Ipswich family call for more support for young mental health patients after having to get treatment in Nottingham and Chelmsford

Alicia Bradnum who was diagnosed with depession, anxiety and ADHD in January last year, with mum Che

Alicia Bradnum who was diagnosed with depession, anxiety and ADHD in January last year, with mum Cherese.

The family of a teenager who was forced to take urgent mental health care in Nottingham because of a lack of beds, has called for more support over child mental health.

Alicia Bradnum, now 13, became ill in January last year and was offered a bed at the Norfolk and Suffolk NHS Foundation Trust’s unit in Lowestoft where she was diagnosed with ADHD, depression and anxiety.

After 91 days of treatment she returned home, where she was stable for a week, before things took a downward turn and she was readmitted to hospital in April.

But with places in Suffolk already full, the only bed they could offer her was one 140 miles away in Nottingham.

“I had the phone call at 4.40pm and had to make a decision by five,” mum Cherese, 34, said. “It was a case where if she didn’t take that bed we didn’t know when she would get one.”

After two months there the youngster was able to take a transfer to Chelmsford where it was easier for her family to travel to from their home in Ipswich, but Cherese was not convinced it was the right environment for Alicia.

“She was very young in a unit with a lot older children with very big issues,” she said. “Her behaviour was becoming more and more volatile and we got to the stage where she would be better of at home and treated in the community.”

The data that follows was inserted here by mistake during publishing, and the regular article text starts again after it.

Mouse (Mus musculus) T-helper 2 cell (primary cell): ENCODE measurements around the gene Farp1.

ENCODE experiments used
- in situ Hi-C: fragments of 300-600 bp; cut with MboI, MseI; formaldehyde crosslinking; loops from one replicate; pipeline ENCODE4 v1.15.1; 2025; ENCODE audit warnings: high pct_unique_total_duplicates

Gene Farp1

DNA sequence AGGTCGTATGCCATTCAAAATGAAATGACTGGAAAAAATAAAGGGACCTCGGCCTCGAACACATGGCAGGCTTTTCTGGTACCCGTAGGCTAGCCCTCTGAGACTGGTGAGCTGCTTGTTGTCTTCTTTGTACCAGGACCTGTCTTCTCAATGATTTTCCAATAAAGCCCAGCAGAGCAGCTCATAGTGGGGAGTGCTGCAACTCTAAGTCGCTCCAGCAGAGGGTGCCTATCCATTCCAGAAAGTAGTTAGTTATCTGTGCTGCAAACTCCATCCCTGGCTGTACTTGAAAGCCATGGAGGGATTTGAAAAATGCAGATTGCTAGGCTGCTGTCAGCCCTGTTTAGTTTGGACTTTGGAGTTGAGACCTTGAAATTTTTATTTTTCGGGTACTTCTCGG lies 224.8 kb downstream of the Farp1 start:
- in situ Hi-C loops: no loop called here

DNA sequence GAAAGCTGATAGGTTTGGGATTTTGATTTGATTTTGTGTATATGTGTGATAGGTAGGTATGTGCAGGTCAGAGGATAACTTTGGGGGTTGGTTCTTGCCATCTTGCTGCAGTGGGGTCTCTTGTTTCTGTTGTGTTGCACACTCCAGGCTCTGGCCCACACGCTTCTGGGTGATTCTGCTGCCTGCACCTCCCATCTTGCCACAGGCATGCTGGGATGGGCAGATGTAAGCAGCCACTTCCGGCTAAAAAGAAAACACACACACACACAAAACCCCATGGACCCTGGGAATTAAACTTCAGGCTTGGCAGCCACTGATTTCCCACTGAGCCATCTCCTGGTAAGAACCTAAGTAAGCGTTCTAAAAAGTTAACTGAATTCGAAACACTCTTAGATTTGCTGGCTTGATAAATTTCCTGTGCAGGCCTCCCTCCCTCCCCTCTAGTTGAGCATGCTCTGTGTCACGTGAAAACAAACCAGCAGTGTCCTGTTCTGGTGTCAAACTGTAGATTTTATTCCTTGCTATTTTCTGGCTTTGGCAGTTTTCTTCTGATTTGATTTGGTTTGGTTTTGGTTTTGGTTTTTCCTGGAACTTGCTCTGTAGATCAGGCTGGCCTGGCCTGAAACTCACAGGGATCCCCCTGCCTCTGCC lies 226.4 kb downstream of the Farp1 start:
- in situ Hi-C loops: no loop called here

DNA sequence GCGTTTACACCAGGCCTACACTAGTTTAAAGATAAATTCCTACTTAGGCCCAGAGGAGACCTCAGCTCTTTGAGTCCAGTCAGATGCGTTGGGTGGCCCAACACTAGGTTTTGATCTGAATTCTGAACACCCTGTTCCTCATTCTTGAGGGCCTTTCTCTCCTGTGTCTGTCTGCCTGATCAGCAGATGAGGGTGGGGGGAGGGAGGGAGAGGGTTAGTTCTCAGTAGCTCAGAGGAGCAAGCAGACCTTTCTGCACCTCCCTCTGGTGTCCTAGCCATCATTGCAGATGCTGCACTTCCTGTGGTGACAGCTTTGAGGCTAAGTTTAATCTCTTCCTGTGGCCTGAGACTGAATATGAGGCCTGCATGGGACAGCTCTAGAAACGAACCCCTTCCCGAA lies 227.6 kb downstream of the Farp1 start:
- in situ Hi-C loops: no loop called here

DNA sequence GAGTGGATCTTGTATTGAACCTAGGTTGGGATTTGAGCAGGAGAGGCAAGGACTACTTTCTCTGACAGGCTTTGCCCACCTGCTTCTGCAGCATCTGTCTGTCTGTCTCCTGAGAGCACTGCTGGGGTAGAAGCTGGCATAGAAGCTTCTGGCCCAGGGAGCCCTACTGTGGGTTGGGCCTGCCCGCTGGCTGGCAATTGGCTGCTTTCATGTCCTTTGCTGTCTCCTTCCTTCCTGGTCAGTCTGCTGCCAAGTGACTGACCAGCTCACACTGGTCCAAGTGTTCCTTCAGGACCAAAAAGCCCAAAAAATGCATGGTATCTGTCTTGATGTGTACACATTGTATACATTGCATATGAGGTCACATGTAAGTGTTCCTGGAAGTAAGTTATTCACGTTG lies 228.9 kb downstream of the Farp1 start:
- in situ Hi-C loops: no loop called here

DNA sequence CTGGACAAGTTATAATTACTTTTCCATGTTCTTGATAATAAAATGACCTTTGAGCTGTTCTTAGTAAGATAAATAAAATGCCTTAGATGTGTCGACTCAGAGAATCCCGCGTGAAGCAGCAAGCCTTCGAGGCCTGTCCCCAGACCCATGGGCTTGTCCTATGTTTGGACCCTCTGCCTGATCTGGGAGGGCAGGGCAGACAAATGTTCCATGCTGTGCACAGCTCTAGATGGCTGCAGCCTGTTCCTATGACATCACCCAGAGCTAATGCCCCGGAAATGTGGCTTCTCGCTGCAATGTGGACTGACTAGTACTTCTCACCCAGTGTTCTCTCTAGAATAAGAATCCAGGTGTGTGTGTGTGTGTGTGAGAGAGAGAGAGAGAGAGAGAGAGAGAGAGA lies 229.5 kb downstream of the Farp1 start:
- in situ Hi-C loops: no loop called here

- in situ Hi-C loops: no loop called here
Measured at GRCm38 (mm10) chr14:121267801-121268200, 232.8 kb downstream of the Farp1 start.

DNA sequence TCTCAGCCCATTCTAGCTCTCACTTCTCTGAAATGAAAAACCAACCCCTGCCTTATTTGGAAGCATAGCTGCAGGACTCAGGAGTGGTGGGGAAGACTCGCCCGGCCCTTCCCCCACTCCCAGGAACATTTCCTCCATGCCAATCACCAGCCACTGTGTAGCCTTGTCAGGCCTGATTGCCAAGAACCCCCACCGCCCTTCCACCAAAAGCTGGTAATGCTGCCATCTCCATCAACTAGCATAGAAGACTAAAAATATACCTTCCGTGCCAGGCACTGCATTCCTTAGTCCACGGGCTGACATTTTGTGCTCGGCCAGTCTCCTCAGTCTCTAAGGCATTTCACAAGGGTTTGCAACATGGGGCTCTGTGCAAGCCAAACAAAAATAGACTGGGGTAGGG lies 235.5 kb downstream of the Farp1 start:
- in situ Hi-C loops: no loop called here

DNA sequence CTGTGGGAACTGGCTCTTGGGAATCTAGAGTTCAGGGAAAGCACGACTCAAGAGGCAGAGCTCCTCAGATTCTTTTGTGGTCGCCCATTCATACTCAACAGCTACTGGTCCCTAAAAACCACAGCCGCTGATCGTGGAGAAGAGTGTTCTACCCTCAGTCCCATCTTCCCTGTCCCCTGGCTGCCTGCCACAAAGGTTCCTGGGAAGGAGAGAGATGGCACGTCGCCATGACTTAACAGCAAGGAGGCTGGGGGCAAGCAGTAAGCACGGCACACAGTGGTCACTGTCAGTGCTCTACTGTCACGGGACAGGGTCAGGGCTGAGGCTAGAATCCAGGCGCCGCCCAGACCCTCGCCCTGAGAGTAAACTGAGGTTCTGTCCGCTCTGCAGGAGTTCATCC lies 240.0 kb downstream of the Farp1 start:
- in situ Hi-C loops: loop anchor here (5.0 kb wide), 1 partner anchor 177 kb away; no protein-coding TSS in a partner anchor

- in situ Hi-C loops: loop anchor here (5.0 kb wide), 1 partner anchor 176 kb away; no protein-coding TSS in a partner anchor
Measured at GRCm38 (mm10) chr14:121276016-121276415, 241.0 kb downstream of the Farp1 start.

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While services in Suffolk were able to assist Alicia with a family support worker and organise home schooling, other areas of support were lacking.

Cherese said: “A lot of the time when you are going through this the emphasis is on the children, as it should be, but when you leave it is just like thinking, what is going on?

“Even things like legal rights as a parent, medical guidance and someone else to talk to – when you speak to parents you realise there are more that go through it.”

But the family is also calling on more support to be available for the children themselves, which will prevent youngsters from ending up in an environment which is not suited to their needs.

Cherese added: “The children don’t really have anywhere to go or people to talk to, They know and talk to each other, and are very supportive of each other which is amazing, but there’s nothing on your doorstep.”

While Cherese is complimentary of the treatment Alicia received in Suffolk and understands it was the number of beds that was the issue, she believes more needs to be done for mental health.

“I just think if you have broken your arm or had a heart attack you wouldn’t be sent some 200 miles away, but that’s how it is with mental health.

“I’ve sobbed all the way home on the train [from visits to Nottingham and Chelmsford] and have been so heartbroken that I don’t know what to do.”

Alicia returned to St Alban’s Catholic High School at Easter, and now takes part in a regular group at Suffolk County Council to discuss treatments, services in the county and areas for improvement.

The Bradnums also organised an entertainment evening at Foxhall Community Centre to raise money for Young Minds – a cause that helps youngsters suffering from mental health issues.

The family were fortunate to have a family friend they could rely on for support and advice, but recognised that other families do not have that support.

“It sometimes feels like you have to be in the worst possible situation before someone will sit up and listen. That’s why people go to A&E because they don’t know what to do – at least they are seeing someone, is what they think.

“It’s a system that needs overhauling because it affects so many people, and I have had people asking me where they could go.”